SPRING HILL CEMETERY
1555 Farnsworth Drive (Superintendent’s House)
Charleston, WV 25301
Bella Morte Rating: 2 Tombstones
Spring Hill Cemetery was established in 1869 after the city’s municipal cemetery, located closer to the town of Charleston, was filled to capacity.
The original 20 acres was purchased for $2,118.02 and was surveyed by Thomas Matthius and designed by A.J. Vosburg. This section occupies what is presently known as the Old Circle Section which is, not surprisingly, ringed by Old Circle Drive.
In 1905, the city of Charleston demolished a former “contagious hospital” and subsequently sold the land it once stood on to Spring Hill. As the cemetery continued to expand, it grew to include several other burial grounds so that today, the entire complex (the largest cemetery in West Virginia) includes five cemeteries: Spring Hill, Mountain View, B'nai Israel, Lowenstein and Mount Olivet.
For those interested in such things as Civil War history or the history of the area in general, there is plenty to be discovered at Spring Hill. At Bella Morte, we are inclined to the more bizarre branches on the tree of life and thus, the things we found to be of interest within the grounds are slightly different. We highly recommend you print a walking tour map off the internet or stop in the office to collect one before setting out to see the graves we consider to be of greatest note.
Your first stop will require no map. We are referring to the Spring Hill Mausoleum. The 103-year-old building is of Moorish design and boasts a new red-tile roof which replicates the original. It was designed and built by Charles Abbitt in 1910. Inside, 505 crypts line two vaulted corridors. All but 10 spaces are currently “inhabited” and the remainder are already sold.
The mausoleum was owned and operated by the Charleston Mausoleum Company until 1969 when the owners went bankrupt and Spring Hill bought the building for $500. Ever since that time, poor management and threadbare funding has resulted in the gradual deterioration of the once-stately structure.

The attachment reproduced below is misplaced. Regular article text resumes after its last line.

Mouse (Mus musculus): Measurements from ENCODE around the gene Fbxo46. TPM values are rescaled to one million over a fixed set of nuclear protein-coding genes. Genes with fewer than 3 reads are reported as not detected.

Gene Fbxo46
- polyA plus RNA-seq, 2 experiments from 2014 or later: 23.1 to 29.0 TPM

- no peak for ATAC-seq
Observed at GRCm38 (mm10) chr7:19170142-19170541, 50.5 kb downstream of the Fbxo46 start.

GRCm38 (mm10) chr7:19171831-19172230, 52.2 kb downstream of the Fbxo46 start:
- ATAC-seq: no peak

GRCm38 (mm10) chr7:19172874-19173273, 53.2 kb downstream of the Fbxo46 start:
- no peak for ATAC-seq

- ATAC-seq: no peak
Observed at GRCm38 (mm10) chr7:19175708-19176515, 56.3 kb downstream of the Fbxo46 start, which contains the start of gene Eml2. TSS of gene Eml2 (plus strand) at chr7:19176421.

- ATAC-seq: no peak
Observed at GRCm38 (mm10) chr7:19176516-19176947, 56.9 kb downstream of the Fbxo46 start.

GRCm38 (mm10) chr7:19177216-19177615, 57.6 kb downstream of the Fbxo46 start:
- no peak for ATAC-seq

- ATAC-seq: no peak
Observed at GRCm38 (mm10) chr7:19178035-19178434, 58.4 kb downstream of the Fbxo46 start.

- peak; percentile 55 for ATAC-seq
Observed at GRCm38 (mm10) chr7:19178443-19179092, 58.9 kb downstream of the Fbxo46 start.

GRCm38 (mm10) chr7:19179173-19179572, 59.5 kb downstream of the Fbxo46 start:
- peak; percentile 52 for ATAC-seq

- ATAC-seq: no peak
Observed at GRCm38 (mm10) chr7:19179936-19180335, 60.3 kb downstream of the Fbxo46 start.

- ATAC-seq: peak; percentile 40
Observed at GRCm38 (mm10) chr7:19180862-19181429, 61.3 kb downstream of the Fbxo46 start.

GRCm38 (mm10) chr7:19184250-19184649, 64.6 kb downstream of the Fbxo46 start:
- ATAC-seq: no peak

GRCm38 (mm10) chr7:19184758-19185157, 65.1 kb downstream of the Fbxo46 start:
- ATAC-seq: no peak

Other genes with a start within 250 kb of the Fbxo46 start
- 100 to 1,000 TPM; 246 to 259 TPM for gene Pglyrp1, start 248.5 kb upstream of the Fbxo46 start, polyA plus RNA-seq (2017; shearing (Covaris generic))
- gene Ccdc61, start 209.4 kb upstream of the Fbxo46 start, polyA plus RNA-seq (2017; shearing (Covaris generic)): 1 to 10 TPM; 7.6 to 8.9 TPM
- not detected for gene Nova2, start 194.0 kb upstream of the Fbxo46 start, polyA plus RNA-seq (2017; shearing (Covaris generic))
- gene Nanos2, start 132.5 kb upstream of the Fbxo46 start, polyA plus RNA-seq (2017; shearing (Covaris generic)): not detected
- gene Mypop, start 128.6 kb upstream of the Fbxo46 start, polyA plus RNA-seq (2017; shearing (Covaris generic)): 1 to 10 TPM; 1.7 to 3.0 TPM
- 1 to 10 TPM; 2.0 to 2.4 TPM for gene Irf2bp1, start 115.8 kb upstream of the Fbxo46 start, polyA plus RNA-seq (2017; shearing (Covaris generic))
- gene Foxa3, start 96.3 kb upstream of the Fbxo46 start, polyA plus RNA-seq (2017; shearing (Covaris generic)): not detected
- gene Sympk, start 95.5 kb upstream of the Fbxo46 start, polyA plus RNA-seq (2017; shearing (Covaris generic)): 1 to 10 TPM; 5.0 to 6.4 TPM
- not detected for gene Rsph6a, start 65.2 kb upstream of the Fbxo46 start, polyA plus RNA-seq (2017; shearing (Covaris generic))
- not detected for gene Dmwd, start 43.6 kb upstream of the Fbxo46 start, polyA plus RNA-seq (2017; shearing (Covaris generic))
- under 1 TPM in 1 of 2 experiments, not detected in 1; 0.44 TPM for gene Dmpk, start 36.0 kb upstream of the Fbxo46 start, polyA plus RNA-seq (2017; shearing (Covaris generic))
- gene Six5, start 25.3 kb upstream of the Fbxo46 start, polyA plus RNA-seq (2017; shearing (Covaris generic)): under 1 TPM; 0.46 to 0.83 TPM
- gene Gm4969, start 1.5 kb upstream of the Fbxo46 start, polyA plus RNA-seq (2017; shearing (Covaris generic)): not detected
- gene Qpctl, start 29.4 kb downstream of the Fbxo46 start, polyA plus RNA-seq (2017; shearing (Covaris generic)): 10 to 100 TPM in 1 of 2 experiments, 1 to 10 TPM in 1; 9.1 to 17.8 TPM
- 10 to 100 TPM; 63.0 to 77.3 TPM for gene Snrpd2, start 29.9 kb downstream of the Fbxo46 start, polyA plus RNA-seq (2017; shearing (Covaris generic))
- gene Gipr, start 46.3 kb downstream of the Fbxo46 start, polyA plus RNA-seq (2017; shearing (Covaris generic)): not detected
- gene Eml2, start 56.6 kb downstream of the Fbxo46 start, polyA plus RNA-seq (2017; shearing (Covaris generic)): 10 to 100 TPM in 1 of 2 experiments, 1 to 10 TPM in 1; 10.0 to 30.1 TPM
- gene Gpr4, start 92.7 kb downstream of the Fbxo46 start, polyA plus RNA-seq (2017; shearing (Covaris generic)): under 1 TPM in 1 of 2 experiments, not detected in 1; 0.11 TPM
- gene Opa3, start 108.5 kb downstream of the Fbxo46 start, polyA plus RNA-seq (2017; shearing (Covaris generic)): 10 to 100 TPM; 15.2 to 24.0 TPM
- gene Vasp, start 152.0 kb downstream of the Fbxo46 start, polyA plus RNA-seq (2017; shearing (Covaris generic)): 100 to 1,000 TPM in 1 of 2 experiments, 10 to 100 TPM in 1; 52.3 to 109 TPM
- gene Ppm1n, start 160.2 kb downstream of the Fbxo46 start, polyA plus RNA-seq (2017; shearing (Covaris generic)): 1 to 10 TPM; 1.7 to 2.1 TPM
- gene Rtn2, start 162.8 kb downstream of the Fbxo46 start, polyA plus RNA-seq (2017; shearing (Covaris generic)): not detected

Indeed, the only thing new about the building is the roof, the rest of it has fallen into disrepair and has been declared too dangerous for entry. Visitors or relatives of those within are currently unable to go inside. The doors are sealed and, by the sound of things, won’t be opened any time soon. Severe water leakage, according to Superintendent Jerry Cox, is the main problem. This has been exacerbated by the removal of the back windows by a well-meaning former employee who assumed the ventilation would be helpful. What he didn’t consider was that the openings would also invite wind-driven rain into the crypt area. Rainwater also finds its way inside through seepage. The one-inch-thick marble slab walls are beginning to separate from the wire backing. Some have already given way. And the same predicament has affected a number of crypt-fronts.
Then there was the derecho.
Don’t feel bad if you don’t know what that is. We didn’t either. Apparently, it is a particularly strong and long-lived windstorm accompanied by severe thunderstorms.
When the derecho came through Spring Hill Cemetery in 2012 it had a significant impact on the mausoleum. As Mr. Cox stated, “The tiles are wired together. It lifted it up and shook it like a blanket and set it back down. The roof was already leaky, but it sure didn’t help.”
Well, in a manner of speaking, it did help since insurance money was responsible for the installation of the new $335,000 tiles. Unfortunately, the gorgeous new roof hasn’t stopped the infiltration. Some hope for restoration remains, however. Spring Hill is on the National Register of Historic Places and as such, is eligible for financial aid. But, while the cemetery is seeking to obtain a $100,000 grant to assist with repairs, competition is stiff and the grant money wouldn’t be sufficient to cover the cost of even the most basic exterior repairs, let alone the interior issues with the marble facing.